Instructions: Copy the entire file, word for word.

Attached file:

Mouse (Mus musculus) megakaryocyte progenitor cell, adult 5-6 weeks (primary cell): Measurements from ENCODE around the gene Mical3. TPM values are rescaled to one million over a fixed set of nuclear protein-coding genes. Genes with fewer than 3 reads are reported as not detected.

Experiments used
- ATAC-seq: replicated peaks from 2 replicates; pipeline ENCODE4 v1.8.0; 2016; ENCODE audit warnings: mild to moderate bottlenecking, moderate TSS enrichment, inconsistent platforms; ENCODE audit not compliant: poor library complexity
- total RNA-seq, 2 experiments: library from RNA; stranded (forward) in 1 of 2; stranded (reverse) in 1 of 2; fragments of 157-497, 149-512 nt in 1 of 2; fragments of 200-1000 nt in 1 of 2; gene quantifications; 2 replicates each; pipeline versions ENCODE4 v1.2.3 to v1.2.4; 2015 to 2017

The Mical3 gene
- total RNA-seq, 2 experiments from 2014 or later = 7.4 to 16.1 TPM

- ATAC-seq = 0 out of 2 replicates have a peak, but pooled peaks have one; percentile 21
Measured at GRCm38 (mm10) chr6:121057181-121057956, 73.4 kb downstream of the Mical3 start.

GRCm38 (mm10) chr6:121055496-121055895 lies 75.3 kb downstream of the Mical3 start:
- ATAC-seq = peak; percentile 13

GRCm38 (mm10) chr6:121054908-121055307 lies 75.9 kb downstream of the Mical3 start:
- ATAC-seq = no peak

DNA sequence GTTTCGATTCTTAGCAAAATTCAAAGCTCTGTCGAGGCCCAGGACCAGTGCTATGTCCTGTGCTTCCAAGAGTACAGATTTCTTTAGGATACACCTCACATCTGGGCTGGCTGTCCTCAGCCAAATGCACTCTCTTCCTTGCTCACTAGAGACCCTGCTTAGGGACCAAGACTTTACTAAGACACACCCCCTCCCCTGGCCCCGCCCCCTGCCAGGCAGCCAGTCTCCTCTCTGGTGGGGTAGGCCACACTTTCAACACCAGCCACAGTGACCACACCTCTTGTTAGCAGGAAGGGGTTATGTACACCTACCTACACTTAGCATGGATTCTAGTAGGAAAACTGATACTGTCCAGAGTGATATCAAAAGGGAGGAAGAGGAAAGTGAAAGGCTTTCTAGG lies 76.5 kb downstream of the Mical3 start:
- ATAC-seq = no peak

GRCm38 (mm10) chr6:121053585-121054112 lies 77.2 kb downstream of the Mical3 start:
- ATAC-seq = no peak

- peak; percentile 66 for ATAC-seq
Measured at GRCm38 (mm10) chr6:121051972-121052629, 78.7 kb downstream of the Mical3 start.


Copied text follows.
Mouse (Mus musculus) megakaryocyte progenitor cell, adult 5-6 weeks (primary cell): Measurements from ENCODE around the gene Mical3. TPM values are rescaled to one million over a fixed set of nuclear protein-coding genes. Genes with fewer than 3 reads are reported as not detected.

Experiments used
- ATAC-seq: replicated peaks from 2 replicates; pipeline ENCODE4 v1.8.0; 2016; ENCODE audit warnings: mild to moderate bottlenecking, moderate TSS enrichment, inconsistent platforms; ENCODE audit not compliant: poor library complexity
- total RNA-seq, 2 experiments: library from RNA; stranded (forward) in 1 of 2; stranded (reverse) in 1 of 2; fragments of 157-497, 149-512 nt in 1 of 2; fragments of 200-1000 nt in 1 of 2; gene quantifications; 2 replicates each; pipeline versions ENCODE4 v1.2.3 to v1.2.4; 2015 to 2017

The Mical3 gene
- total RNA-seq, 2 experiments from 2014 or later = 7.4 to 16.1 TPM

- ATAC-seq = 0 out of 2 replicates have a peak, but pooled peaks have one; percentile 21
Measured at GRCm38 (mm10) chr6:121057181-121057956, 73.4 kb downstream of the Mical3 start.

GRCm38 (mm10) chr6:121055496-121055895 lies 75.3 kb downstream of the Mical3 start:
- ATAC-seq = peak; percentile 13

GRCm38 (mm10) chr6:121054908-121055307 lies 75.9 kb downstream of the Mical3 start:
- ATAC-seq = no peak

DNA sequence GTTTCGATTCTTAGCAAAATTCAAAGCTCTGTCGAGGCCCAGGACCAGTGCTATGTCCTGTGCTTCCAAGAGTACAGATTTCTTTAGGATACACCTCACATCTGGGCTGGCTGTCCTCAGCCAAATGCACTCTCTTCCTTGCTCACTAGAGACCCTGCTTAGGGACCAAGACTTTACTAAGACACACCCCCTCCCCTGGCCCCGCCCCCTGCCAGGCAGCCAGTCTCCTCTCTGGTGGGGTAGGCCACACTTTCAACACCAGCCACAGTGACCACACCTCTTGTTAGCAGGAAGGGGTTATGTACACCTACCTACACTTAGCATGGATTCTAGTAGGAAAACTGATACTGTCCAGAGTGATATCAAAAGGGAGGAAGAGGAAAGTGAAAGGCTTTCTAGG lies 76.5 kb downstream of the Mical3 start:
- ATAC-seq = no peak

GRCm38 (mm10) chr6:121053585-121054112 lies 77.2 kb downstream of the Mical3 start:
- ATAC-seq = no peak

- peak; percentile 66 for ATAC-seq
Measured at GRCm38 (mm10) chr6:121051972-121052629, 78.7 kb downstream of the Mical3 start.